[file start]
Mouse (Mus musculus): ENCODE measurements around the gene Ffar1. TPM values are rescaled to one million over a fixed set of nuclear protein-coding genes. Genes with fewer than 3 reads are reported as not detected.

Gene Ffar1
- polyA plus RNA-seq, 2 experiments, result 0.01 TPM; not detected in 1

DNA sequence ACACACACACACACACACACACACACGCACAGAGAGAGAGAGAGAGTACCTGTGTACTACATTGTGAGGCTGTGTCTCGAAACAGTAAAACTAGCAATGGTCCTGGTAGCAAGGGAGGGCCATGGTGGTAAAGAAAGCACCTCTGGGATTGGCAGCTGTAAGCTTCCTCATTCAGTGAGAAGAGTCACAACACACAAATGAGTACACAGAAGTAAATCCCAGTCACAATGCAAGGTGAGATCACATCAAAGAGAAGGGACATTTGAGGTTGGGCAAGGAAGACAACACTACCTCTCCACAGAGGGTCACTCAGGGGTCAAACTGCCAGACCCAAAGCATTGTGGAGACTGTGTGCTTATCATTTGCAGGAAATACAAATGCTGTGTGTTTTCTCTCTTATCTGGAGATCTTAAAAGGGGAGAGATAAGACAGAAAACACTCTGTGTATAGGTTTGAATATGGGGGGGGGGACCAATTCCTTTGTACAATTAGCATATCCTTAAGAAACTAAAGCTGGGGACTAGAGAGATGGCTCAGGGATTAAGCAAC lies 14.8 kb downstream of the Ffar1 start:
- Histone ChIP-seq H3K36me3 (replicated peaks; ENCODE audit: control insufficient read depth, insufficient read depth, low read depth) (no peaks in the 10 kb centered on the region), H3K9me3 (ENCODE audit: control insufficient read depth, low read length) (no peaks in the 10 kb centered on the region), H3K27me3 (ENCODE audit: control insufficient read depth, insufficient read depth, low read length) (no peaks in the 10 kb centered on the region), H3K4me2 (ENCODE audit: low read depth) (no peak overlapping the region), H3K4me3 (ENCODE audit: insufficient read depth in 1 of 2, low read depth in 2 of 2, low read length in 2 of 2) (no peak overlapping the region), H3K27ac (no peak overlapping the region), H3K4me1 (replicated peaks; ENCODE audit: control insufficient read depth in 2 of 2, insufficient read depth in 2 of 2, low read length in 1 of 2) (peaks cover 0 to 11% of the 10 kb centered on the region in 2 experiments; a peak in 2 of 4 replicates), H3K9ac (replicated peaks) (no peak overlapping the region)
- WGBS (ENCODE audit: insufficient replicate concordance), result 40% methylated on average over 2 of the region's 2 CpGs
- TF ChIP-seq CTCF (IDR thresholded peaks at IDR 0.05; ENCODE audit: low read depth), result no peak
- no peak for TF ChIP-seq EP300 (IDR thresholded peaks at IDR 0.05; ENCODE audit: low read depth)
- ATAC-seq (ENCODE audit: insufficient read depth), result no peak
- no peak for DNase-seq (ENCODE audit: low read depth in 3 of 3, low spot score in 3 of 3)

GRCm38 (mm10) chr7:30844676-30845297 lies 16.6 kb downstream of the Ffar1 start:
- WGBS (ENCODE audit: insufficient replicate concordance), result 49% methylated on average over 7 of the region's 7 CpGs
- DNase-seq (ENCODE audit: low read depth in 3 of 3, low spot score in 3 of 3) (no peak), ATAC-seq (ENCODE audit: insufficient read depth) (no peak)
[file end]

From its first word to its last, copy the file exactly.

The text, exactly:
Mouse (Mus musculus): ENCODE measurements around the gene Ffar1. TPM values are rescaled to one million over a fixed set of nuclear protein-coding genes. Genes with fewer than 3 reads are reported as not detected.

Gene Ffar1
- polyA plus RNA-seq, 2 experiments, result 0.01 TPM; not detected in 1

DNA sequence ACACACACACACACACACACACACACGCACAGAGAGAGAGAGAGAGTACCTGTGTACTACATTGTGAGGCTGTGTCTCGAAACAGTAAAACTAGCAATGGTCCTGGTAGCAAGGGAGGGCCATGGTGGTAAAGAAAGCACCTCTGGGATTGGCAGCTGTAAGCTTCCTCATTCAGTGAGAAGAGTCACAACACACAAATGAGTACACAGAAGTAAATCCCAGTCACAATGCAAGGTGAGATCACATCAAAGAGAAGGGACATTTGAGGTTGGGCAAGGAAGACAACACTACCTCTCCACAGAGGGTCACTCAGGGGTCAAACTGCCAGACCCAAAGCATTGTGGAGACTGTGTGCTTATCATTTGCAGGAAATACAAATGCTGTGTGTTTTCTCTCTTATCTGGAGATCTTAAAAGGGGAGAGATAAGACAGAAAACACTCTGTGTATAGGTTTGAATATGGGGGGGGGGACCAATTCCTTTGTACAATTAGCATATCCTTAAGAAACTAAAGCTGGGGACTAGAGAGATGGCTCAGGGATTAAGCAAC lies 14.8 kb downstream of the Ffar1 start:
- Histone ChIP-seq H3K36me3 (replicated peaks; ENCODE audit: control insufficient read depth, insufficient read depth, low read depth) (no peaks in the 10 kb centered on the region), H3K9me3 (ENCODE audit: control insufficient read depth, low read length) (no peaks in the 10 kb centered on the region), H3K27me3 (ENCODE audit: control insufficient read depth, insufficient read depth, low read length) (no peaks in the 10 kb centered on the region), H3K4me2 (ENCODE audit: low read depth) (no peak overlapping the region), H3K4me3 (ENCODE audit: insufficient read depth in 1 of 2, low read depth in 2 of 2, low read length in 2 of 2) (no peak overlapping the region), H3K27ac (no peak overlapping the region), H3K4me1 (replicated peaks; ENCODE audit: control insufficient read depth in 2 of 2, insufficient read depth in 2 of 2, low read length in 1 of 2) (peaks cover 0 to 11% of the 10 kb centered on the region in 2 experiments; a peak in 2 of 4 replicates), H3K9ac (replicated peaks) (no peak overlapping the region)
- WGBS (ENCODE audit: insufficient replicate concordance), result 40% methylated on average over 2 of the region's 2 CpGs
- TF ChIP-seq CTCF (IDR thresholded peaks at IDR 0.05; ENCODE audit: low read depth), result no peak
- no peak for TF ChIP-seq EP300 (IDR thresholded peaks at IDR 0.05; ENCODE audit: low read depth)
- ATAC-seq (ENCODE audit: insufficient read depth), result no peak
- no peak for DNase-seq (ENCODE audit: low read depth in 3 of 3, low spot score in 3 of 3)

GRCm38 (mm10) chr7:30844676-30845297 lies 16.6 kb downstream of the Ffar1 start:
- WGBS (ENCODE audit: insufficient replicate concordance), result 49% methylated on average over 7 of the region's 7 CpGs
- DNase-seq (ENCODE audit: low read depth in 3 of 3, low spot score in 3 of 3) (no peak), ATAC-seq (ENCODE audit: insufficient read depth) (no peak)